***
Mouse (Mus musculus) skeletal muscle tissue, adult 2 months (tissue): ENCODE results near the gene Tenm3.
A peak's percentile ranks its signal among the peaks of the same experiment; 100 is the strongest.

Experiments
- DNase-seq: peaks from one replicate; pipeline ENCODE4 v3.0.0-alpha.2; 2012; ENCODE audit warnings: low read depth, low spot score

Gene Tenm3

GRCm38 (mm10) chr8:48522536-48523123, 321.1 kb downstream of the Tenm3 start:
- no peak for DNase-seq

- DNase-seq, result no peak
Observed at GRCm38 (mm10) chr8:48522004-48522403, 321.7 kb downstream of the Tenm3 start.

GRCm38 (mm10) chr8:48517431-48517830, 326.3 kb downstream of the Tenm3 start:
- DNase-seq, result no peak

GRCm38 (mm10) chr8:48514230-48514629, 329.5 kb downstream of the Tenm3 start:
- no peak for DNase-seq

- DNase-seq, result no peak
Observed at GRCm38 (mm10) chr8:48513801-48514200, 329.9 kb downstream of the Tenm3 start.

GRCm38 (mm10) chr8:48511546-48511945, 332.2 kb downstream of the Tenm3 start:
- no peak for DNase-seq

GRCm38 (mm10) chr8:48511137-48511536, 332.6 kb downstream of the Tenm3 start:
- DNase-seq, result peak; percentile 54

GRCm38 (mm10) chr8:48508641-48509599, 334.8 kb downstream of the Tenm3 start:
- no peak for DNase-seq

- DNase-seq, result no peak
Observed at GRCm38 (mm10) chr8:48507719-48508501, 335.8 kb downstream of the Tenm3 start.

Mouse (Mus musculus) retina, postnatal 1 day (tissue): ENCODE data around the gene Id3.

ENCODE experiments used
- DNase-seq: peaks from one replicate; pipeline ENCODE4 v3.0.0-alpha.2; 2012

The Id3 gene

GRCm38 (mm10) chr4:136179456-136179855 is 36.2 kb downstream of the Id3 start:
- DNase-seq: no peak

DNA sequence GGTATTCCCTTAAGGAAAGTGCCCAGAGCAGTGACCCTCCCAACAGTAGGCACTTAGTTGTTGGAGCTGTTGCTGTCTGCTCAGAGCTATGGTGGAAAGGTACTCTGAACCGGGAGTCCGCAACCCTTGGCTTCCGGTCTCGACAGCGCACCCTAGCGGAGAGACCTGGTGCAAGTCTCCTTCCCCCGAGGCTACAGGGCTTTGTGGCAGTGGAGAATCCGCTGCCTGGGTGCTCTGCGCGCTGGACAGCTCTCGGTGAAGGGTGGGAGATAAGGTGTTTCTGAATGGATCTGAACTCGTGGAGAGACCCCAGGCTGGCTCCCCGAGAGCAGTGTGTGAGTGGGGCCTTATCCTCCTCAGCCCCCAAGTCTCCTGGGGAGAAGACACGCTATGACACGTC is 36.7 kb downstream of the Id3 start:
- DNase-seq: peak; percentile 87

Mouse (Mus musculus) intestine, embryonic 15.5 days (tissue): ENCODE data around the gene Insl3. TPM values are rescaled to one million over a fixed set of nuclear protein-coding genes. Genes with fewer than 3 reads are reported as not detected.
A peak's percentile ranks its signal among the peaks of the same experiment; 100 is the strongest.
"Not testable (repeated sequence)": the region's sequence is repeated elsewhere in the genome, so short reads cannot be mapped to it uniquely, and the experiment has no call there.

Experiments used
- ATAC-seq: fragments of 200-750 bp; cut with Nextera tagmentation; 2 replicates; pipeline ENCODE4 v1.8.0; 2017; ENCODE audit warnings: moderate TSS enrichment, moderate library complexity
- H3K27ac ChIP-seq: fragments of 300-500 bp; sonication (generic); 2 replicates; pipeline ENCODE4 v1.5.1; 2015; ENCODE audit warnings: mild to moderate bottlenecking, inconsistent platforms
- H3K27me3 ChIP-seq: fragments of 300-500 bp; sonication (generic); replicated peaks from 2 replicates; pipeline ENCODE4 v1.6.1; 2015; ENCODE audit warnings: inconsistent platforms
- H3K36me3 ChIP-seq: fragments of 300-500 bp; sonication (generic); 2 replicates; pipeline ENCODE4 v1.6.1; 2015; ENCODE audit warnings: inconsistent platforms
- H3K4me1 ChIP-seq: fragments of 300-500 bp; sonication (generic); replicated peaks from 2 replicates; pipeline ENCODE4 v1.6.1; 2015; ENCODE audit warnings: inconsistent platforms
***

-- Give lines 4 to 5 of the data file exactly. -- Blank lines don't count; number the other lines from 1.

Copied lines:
- DNase-seq: peaks from one replicate; pipeline ENCODE4 v3.0.0-alpha.2; 2012; ENCODE audit warnings: low read depth, low spot score

Gene Tenm3